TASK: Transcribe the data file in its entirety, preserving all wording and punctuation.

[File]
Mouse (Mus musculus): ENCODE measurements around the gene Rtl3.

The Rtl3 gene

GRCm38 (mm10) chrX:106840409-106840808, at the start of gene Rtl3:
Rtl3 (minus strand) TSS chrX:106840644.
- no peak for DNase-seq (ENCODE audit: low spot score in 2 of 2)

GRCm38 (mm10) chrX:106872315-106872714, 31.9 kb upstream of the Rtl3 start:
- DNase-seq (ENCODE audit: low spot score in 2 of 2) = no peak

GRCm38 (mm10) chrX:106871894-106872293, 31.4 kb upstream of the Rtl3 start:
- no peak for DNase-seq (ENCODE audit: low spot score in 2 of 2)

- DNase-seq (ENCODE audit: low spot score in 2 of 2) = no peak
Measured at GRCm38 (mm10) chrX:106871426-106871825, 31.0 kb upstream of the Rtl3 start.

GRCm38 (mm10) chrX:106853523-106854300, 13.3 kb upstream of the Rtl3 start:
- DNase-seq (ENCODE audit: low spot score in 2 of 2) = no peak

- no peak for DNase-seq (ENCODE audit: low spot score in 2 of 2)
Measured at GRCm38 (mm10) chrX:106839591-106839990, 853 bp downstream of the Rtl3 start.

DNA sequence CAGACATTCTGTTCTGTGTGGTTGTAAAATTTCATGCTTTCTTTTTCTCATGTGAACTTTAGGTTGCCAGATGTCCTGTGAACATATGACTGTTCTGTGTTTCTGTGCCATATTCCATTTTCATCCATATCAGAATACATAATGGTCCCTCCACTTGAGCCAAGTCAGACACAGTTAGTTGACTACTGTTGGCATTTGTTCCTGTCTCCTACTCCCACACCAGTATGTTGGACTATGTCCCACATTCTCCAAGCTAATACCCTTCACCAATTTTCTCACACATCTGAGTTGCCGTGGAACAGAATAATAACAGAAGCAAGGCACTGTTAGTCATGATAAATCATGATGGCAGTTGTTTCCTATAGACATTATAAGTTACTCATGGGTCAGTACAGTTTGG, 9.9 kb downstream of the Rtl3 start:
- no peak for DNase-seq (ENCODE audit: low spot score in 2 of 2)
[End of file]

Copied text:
Mouse (Mus musculus): ENCODE measurements around the gene Rtl3.

The Rtl3 gene

GRCm38 (mm10) chrX:106840409-106840808, at the start of gene Rtl3:
Rtl3 (minus strand) TSS chrX:106840644.
- no peak for DNase-seq (ENCODE audit: low spot score in 2 of 2)

GRCm38 (mm10) chrX:106872315-106872714, 31.9 kb upstream of the Rtl3 start:
- DNase-seq (ENCODE audit: low spot score in 2 of 2) = no peak

GRCm38 (mm10) chrX:106871894-106872293, 31.4 kb upstream of the Rtl3 start:
- no peak for DNase-seq (ENCODE audit: low spot score in 2 of 2)

- DNase-seq (ENCODE audit: low spot score in 2 of 2) = no peak
Measured at GRCm38 (mm10) chrX:106871426-106871825, 31.0 kb upstream of the Rtl3 start.

GRCm38 (mm10) chrX:106853523-106854300, 13.3 kb upstream of the Rtl3 start:
- DNase-seq (ENCODE audit: low spot score in 2 of 2) = no peak

- no peak for DNase-seq (ENCODE audit: low spot score in 2 of 2)
Measured at GRCm38 (mm10) chrX:106839591-106839990, 853 bp downstream of the Rtl3 start.

DNA sequence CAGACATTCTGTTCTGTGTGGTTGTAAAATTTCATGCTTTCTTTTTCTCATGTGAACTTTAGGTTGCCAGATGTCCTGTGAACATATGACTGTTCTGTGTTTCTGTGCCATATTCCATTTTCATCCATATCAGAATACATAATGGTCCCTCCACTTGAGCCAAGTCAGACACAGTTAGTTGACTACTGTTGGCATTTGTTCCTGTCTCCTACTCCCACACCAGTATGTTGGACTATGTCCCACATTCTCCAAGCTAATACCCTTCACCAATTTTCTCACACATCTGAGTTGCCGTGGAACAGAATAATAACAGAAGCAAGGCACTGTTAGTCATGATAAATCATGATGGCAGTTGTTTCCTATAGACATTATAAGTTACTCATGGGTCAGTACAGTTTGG, 9.9 kb downstream of the Rtl3 start:
- no peak for DNase-seq (ENCODE audit: low spot score in 2 of 2)